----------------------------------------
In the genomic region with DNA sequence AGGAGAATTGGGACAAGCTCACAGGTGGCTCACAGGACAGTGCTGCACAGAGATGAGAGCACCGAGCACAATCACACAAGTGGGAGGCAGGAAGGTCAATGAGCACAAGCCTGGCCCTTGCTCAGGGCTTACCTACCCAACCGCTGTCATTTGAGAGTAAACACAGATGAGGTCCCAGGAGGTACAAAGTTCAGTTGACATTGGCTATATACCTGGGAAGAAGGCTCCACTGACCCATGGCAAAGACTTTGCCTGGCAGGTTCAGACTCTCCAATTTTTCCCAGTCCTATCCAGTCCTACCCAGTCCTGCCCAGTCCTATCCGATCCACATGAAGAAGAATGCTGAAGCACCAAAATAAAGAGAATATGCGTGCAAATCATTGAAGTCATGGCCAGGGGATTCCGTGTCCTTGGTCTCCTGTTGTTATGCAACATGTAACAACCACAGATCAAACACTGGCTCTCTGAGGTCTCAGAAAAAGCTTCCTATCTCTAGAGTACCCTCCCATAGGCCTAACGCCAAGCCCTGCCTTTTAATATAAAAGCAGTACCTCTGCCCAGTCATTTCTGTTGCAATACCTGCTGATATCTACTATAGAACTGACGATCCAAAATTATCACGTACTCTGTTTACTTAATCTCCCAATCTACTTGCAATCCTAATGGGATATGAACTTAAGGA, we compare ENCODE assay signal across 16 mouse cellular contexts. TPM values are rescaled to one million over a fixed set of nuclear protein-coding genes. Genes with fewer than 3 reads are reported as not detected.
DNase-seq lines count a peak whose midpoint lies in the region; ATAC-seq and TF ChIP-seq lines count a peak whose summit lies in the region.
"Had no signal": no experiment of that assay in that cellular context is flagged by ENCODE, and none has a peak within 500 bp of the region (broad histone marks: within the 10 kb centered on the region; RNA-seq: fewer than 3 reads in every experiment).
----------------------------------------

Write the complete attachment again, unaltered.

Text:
In the genomic region with DNA sequence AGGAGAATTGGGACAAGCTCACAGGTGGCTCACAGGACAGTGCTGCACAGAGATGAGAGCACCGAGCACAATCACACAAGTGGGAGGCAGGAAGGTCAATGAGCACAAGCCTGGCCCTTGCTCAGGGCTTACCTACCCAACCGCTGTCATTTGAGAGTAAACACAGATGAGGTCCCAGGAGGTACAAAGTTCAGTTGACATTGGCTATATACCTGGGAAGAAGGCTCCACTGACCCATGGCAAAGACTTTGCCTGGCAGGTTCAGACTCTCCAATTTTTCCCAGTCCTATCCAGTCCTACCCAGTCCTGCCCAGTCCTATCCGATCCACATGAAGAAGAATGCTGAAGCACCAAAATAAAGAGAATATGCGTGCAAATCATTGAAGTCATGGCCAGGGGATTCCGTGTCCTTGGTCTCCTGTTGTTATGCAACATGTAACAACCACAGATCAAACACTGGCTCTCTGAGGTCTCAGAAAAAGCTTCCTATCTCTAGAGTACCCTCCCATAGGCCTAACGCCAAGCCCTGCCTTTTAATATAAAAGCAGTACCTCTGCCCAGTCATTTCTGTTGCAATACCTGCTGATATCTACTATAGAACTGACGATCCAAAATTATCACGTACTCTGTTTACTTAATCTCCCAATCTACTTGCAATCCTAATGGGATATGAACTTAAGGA, we compare ENCODE assay signal across 16 mouse cellular contexts. TPM values are rescaled to one million over a fixed set of nuclear protein-coding genes. Genes with fewer than 3 reads are reported as not detected.
DNase-seq lines count a peak whose midpoint lies in the region; ATAC-seq and TF ChIP-seq lines count a peak whose summit lies in the region.
"Had no signal": no experiment of that assay in that cellular context is flagged by ENCODE, and none has a peak within 500 bp of the region (broad histone marks: within the 10 kb centered on the region; RNA-seq: fewer than 3 reads in every experiment).